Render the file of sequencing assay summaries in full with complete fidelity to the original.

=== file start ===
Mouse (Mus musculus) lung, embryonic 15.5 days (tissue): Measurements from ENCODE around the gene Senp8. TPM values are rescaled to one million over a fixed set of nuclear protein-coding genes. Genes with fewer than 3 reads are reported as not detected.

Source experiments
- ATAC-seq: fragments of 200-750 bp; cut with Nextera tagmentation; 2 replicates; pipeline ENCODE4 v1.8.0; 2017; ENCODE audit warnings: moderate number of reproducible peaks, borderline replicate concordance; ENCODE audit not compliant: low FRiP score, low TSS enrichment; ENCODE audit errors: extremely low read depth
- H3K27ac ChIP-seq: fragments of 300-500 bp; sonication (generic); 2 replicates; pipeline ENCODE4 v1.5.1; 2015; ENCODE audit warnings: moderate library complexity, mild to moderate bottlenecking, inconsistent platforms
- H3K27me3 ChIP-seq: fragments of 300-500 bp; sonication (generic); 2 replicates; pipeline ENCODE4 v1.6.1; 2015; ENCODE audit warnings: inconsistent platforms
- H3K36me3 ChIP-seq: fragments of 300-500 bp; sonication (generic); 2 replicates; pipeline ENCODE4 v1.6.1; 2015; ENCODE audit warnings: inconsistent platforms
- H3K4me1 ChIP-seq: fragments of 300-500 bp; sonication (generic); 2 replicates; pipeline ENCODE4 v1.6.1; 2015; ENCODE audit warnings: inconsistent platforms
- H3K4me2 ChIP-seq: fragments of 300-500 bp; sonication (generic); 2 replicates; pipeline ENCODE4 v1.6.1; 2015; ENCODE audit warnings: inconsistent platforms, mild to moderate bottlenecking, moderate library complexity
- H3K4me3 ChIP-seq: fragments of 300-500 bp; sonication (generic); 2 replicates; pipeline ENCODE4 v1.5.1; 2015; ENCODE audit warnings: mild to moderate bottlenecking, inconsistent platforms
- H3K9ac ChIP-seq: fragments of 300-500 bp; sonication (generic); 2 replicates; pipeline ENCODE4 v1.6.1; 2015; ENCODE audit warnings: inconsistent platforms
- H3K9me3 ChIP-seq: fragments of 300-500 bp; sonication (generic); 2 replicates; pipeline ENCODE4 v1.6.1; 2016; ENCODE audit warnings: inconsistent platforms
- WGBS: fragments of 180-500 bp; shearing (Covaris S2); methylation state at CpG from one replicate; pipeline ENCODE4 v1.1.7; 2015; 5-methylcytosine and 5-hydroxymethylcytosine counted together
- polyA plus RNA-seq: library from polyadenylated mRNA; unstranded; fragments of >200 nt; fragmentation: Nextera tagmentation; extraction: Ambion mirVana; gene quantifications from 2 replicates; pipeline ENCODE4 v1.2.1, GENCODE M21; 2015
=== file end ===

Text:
Mouse (Mus musculus) lung, embryonic 15.5 days (tissue): Measurements from ENCODE around the gene Senp8. TPM values are rescaled to one million over a fixed set of nuclear protein-coding genes. Genes with fewer than 3 reads are reported as not detected.

Source experiments
- ATAC-seq: fragments of 200-750 bp; cut with Nextera tagmentation; 2 replicates; pipeline ENCODE4 v1.8.0; 2017; ENCODE audit warnings: moderate number of reproducible peaks, borderline replicate concordance; ENCODE audit not compliant: low FRiP score, low TSS enrichment; ENCODE audit errors: extremely low read depth
- H3K27ac ChIP-seq: fragments of 300-500 bp; sonication (generic); 2 replicates; pipeline ENCODE4 v1.5.1; 2015; ENCODE audit warnings: moderate library complexity, mild to moderate bottlenecking, inconsistent platforms
- H3K27me3 ChIP-seq: fragments of 300-500 bp; sonication (generic); 2 replicates; pipeline ENCODE4 v1.6.1; 2015; ENCODE audit warnings: inconsistent platforms
- H3K36me3 ChIP-seq: fragments of 300-500 bp; sonication (generic); 2 replicates; pipeline ENCODE4 v1.6.1; 2015; ENCODE audit warnings: inconsistent platforms
- H3K4me1 ChIP-seq: fragments of 300-500 bp; sonication (generic); 2 replicates; pipeline ENCODE4 v1.6.1; 2015; ENCODE audit warnings: inconsistent platforms
- H3K4me2 ChIP-seq: fragments of 300-500 bp; sonication (generic); 2 replicates; pipeline ENCODE4 v1.6.1; 2015; ENCODE audit warnings: inconsistent platforms, mild to moderate bottlenecking, moderate library complexity
- H3K4me3 ChIP-seq: fragments of 300-500 bp; sonication (generic); 2 replicates; pipeline ENCODE4 v1.5.1; 2015; ENCODE audit warnings: mild to moderate bottlenecking, inconsistent platforms
- H3K9ac ChIP-seq: fragments of 300-500 bp; sonication (generic); 2 replicates; pipeline ENCODE4 v1.6.1; 2015; ENCODE audit warnings: inconsistent platforms
- H3K9me3 ChIP-seq: fragments of 300-500 bp; sonication (generic); 2 replicates; pipeline ENCODE4 v1.6.1; 2016; ENCODE audit warnings: inconsistent platforms
- WGBS: fragments of 180-500 bp; shearing (Covaris S2); methylation state at CpG from one replicate; pipeline ENCODE4 v1.1.7; 2015; 5-methylcytosine and 5-hydroxymethylcytosine counted together
- polyA plus RNA-seq: library from polyadenylated mRNA; unstranded; fragments of >200 nt; fragmentation: Nextera tagmentation; extraction: Ambion mirVana; gene quantifications from 2 replicates; pipeline ENCODE4 v1.2.1, GENCODE M21; 2015